Recovering soil productivity attributes from experimental data: A statistical method and an application to soil productivity dynamics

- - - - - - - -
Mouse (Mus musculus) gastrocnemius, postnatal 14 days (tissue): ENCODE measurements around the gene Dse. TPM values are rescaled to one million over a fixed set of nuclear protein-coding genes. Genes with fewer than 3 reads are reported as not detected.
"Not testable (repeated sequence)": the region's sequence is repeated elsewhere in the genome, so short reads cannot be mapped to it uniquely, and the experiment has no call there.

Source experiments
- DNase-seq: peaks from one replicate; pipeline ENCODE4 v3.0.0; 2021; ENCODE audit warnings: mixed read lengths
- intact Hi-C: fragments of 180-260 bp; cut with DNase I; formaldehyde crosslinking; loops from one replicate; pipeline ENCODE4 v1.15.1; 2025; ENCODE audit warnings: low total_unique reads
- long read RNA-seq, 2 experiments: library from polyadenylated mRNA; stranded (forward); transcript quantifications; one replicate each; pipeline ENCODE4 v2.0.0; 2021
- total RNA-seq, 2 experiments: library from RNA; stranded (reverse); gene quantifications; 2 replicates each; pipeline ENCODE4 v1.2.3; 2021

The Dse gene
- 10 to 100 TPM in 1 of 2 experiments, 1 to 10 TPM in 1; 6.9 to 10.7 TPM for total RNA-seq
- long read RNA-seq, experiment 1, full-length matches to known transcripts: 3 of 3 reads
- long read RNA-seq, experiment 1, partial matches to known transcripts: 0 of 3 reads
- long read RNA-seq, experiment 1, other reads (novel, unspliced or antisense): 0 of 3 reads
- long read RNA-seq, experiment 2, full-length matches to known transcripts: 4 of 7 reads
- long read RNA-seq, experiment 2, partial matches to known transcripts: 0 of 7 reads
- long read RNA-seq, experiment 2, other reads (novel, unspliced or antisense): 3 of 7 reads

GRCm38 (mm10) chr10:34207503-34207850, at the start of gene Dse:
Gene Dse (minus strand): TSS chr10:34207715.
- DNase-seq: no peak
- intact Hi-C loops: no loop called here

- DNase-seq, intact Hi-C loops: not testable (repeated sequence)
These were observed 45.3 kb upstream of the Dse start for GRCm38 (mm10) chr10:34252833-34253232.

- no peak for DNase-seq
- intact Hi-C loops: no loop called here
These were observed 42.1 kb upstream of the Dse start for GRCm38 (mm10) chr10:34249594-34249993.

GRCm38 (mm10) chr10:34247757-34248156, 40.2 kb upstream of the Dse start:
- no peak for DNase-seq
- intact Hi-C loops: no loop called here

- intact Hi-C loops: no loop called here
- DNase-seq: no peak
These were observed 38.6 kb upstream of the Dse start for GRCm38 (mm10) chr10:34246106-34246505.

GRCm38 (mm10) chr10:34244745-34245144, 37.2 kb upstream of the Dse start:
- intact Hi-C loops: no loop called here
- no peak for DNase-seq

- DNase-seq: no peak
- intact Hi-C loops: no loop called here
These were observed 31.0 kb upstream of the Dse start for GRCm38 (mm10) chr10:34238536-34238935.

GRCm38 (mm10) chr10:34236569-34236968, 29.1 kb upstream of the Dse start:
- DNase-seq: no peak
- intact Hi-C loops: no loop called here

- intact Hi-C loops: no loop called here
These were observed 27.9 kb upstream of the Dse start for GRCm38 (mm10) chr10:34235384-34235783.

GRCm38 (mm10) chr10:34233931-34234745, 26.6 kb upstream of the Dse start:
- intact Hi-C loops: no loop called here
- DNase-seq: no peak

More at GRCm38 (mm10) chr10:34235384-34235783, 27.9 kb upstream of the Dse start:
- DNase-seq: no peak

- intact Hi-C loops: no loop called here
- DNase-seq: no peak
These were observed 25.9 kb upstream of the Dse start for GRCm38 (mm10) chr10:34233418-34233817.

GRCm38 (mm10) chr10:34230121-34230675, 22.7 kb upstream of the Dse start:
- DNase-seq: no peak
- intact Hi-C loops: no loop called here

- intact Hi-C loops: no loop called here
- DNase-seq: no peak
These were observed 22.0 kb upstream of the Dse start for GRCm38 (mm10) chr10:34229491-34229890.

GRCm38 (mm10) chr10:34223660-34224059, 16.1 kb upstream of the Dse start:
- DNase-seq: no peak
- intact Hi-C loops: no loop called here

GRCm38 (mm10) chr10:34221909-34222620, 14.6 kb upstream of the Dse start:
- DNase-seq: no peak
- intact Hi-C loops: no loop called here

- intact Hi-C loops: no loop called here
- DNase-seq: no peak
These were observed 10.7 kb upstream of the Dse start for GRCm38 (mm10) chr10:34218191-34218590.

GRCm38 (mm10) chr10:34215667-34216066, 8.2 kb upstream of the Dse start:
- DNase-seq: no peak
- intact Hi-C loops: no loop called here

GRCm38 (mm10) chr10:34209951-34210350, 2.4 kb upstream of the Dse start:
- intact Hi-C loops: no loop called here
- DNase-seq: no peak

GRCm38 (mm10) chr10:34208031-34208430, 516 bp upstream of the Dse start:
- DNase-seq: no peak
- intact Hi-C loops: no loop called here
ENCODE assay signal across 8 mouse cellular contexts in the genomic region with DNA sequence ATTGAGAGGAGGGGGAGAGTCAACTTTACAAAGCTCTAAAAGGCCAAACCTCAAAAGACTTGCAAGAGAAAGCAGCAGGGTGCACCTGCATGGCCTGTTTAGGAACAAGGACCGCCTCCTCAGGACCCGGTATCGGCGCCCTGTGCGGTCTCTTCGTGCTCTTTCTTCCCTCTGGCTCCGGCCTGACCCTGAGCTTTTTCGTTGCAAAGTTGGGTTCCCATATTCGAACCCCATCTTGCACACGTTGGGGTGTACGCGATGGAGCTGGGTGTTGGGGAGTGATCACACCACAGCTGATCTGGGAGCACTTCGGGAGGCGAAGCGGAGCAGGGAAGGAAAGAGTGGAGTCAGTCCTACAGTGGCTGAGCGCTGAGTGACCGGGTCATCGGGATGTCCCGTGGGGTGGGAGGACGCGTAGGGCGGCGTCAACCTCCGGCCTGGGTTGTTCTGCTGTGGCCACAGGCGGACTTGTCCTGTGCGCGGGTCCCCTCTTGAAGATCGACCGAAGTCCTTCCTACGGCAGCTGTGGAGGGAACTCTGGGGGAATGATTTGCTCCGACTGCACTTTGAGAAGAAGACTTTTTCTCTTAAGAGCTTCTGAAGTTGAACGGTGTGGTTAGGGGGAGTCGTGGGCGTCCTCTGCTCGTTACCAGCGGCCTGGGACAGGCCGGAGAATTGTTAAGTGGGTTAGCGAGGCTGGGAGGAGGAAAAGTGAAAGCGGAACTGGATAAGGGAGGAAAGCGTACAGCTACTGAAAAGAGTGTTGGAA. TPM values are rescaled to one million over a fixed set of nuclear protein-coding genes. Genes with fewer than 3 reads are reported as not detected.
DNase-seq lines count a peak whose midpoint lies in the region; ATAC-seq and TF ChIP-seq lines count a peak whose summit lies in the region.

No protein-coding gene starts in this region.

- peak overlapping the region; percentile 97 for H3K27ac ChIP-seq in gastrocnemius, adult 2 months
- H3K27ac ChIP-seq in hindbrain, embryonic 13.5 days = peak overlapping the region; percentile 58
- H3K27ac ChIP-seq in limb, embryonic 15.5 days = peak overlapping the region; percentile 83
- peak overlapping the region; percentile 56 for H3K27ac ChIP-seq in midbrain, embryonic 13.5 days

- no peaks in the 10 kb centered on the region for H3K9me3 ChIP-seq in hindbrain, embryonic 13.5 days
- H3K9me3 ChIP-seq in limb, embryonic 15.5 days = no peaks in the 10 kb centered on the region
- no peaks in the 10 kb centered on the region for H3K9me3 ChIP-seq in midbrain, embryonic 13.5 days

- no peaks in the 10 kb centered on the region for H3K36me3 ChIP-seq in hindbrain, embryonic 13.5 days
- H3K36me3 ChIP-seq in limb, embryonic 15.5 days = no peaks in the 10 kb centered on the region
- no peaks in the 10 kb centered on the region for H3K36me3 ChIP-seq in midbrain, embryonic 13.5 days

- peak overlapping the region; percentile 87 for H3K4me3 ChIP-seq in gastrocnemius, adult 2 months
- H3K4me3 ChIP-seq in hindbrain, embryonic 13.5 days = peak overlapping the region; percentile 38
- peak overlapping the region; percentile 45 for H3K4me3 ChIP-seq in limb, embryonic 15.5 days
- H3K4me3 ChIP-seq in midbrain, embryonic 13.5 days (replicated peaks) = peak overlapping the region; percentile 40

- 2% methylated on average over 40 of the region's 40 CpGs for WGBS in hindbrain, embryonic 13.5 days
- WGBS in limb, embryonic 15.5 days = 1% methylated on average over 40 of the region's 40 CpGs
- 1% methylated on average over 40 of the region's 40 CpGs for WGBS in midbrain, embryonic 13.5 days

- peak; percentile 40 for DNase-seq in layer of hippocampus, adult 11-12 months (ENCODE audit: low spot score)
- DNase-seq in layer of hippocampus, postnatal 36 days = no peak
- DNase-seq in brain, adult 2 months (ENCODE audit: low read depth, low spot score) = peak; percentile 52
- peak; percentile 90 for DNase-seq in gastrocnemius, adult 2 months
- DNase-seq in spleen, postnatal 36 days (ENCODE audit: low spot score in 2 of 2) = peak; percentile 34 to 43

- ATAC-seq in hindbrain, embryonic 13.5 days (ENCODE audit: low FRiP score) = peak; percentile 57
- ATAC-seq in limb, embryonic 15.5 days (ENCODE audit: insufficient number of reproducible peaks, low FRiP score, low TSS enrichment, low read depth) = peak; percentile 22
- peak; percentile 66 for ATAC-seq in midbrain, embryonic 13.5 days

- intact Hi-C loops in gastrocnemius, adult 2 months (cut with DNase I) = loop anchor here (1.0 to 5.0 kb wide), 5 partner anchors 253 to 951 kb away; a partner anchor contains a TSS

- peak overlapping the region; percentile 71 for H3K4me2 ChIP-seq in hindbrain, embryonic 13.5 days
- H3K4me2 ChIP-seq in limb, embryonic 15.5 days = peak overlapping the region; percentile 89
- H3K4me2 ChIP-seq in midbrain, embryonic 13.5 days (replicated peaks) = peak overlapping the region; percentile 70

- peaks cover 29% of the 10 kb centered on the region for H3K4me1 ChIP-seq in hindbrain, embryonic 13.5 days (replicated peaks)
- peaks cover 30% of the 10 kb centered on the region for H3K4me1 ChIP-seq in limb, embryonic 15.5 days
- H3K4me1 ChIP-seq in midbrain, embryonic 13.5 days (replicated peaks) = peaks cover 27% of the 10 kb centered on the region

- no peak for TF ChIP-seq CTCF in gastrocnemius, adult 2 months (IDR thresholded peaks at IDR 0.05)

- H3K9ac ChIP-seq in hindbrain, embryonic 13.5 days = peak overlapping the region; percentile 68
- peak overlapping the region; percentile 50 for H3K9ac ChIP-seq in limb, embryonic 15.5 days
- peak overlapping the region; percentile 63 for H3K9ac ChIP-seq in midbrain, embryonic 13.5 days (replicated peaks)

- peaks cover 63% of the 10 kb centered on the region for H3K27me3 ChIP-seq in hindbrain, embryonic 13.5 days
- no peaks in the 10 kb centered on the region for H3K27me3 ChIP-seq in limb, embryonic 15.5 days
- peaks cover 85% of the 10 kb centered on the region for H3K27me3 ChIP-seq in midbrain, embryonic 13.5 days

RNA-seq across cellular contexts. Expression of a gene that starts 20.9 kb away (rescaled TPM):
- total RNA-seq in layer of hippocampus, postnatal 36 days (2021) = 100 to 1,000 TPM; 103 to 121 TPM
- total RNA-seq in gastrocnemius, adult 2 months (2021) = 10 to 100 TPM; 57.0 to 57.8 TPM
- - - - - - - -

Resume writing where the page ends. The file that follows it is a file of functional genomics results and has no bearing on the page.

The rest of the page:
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This paper develops a method for deriving information about soil quality trends from a limited related datasets (such as from a long-term crop experiment), for use when a time series of direct measurements is not available. This paper also applies a dynamic statistical estimation method to derive a measure of the generation and level of soil productivity based on a time series data set of crop yields, nutrient inputs, and management techniques. Although the connection between inputs and productivity is well known, this analysis presents new understanding of some of the dynamics of this relationship, such as results indicating that the impact of crop choice on productivity declines over the studied time frame. The authors findings reveal that Nitrogen fertilizer is only a short term substitute for soil productivity; long term soil quality loss due to intensive agriculture cannot be reversed by nitrogen inputs. Regardless of N fertilization rates, continuous corn cultivation rapidly decreases soil productivity. In contrast, rotational cropping with legumes can rapidly regenerate soil productivity. The methods presented in this paper are advantageous because they are applicable with only limited time series data. The findings suggest important venues for further research in international issues of sustainable agriculture.